Document Type

Article

Publication Date

3-11-2017

Abstract

Background Global warming has a marked influence on the life cycle of epidemic vectors as well as their interactions with human beings. The Aedes albopictus mosquito as the vector of dengue fever surged exponentially in the last decade, raising ecological and epistemological concerns of how climate change altered its growth rate and population dynamics. As the global warming pattern is considerably uneven across four seasons, with a confirmed stronger effect in winter, an emerging need arises as to exploring how the seasonal warming effects influence the annual development of Ae. albopictus. Methods The model consolidates a 35-year climate dataset and designs fifteen warming patterns that increase the temperature of selected seasons. Based on a recently developed mechanistic population model of Ae. albopictus, the model simulates the thermal reaction of blood-fed adults by systematically increasing the temperature from 0.5 to 5 °C at an interval of 0.5 °C in each warming pattern. Results The results show the warming effects are different across seasons. The warming effects in spring and winter facilitate the development of the species by shortening the diapause period. The warming effect in summer is primarily negative by inhibiting mosquito development. The warming effect in autumn is considerably mixed. However, these warming effects cannot carry over to the following year, possibly due to the fact that under the extreme weather in winter the mosquito fully ceases from development and survives in terms of diapause eggs. Conclusions As the historical pattern of global warming manifests seasonal fluctuations, this study provides corroborating and previously ignored evidence of how such seasonality affects the mosquito development. Understanding this short-term temperature-driven mechanism as one chain of the transmission events is critical to refining the thermal reaction norms of the epidemic vector under global warming as well as developing effective mosquito prevention and control strategies.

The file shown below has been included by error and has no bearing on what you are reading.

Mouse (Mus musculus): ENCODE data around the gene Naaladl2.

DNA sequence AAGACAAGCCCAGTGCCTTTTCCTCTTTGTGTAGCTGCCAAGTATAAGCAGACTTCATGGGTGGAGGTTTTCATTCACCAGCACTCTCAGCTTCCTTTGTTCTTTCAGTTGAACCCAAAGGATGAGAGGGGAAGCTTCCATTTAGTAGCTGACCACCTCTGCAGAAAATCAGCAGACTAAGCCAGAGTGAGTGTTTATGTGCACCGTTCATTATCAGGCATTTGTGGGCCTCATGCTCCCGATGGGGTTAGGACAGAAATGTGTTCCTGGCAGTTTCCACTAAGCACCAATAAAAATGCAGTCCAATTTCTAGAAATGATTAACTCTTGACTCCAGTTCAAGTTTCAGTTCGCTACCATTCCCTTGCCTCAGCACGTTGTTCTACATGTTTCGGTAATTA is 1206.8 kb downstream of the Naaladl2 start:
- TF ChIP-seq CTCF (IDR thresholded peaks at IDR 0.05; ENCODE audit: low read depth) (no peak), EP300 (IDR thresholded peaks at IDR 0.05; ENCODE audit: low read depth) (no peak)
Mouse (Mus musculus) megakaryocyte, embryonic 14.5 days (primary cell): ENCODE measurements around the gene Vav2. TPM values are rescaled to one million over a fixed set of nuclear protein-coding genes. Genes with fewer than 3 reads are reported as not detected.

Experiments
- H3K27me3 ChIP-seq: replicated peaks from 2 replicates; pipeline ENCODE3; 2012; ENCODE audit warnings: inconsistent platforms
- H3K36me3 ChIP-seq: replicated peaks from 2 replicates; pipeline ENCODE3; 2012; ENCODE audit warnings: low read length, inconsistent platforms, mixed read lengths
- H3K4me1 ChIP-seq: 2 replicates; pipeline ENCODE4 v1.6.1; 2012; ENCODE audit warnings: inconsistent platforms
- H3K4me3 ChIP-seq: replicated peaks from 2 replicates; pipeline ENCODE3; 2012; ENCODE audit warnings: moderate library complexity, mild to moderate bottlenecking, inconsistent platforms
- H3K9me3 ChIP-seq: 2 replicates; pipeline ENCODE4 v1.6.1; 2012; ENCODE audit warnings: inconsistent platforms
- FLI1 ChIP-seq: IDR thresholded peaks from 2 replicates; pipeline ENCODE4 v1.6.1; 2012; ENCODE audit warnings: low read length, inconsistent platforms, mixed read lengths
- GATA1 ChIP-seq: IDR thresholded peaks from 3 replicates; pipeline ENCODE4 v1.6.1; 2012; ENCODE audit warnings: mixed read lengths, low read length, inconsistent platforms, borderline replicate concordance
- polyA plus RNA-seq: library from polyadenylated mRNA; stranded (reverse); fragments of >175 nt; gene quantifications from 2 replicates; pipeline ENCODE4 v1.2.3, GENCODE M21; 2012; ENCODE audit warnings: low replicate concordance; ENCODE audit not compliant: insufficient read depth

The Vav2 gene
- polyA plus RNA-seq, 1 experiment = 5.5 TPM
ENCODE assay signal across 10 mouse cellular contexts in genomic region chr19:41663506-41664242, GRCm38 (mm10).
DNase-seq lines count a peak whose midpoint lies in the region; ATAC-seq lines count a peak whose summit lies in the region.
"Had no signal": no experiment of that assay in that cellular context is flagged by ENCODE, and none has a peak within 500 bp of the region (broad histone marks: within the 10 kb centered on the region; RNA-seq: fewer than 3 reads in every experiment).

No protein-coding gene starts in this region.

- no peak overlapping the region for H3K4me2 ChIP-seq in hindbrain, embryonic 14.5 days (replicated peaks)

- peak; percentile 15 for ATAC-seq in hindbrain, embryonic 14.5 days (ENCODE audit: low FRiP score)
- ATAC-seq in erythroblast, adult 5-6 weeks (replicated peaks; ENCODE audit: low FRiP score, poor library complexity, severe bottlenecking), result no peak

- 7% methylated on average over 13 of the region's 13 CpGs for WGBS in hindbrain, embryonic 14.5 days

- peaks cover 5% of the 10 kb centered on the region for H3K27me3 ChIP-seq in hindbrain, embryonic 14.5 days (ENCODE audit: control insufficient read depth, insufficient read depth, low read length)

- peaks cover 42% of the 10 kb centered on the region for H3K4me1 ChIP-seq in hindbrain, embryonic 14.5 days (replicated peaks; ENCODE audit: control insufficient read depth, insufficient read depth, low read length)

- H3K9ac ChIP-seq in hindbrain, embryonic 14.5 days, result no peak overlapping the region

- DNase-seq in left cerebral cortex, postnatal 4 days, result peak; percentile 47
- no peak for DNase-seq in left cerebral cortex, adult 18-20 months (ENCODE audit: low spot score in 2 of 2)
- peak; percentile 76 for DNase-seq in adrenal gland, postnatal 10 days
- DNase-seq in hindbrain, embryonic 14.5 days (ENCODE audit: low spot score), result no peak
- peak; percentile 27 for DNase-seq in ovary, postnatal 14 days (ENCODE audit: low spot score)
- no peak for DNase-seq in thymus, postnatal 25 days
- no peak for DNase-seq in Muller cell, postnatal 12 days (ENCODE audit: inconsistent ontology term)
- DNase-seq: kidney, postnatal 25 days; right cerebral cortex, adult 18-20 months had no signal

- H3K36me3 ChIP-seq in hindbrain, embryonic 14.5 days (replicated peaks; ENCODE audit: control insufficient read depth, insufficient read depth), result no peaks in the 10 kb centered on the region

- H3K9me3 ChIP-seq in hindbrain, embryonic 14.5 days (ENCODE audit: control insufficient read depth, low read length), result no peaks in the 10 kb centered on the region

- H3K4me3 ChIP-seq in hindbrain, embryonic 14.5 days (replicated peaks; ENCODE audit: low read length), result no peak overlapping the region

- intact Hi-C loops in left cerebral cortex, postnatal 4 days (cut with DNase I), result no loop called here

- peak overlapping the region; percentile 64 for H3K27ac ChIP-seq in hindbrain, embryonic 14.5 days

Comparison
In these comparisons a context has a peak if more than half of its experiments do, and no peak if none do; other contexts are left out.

DOI

10.1186/s13071-017-2071-2

Volume

10

Issue

1

Publication Title

Parasites and Vectors

ISSN

17563305

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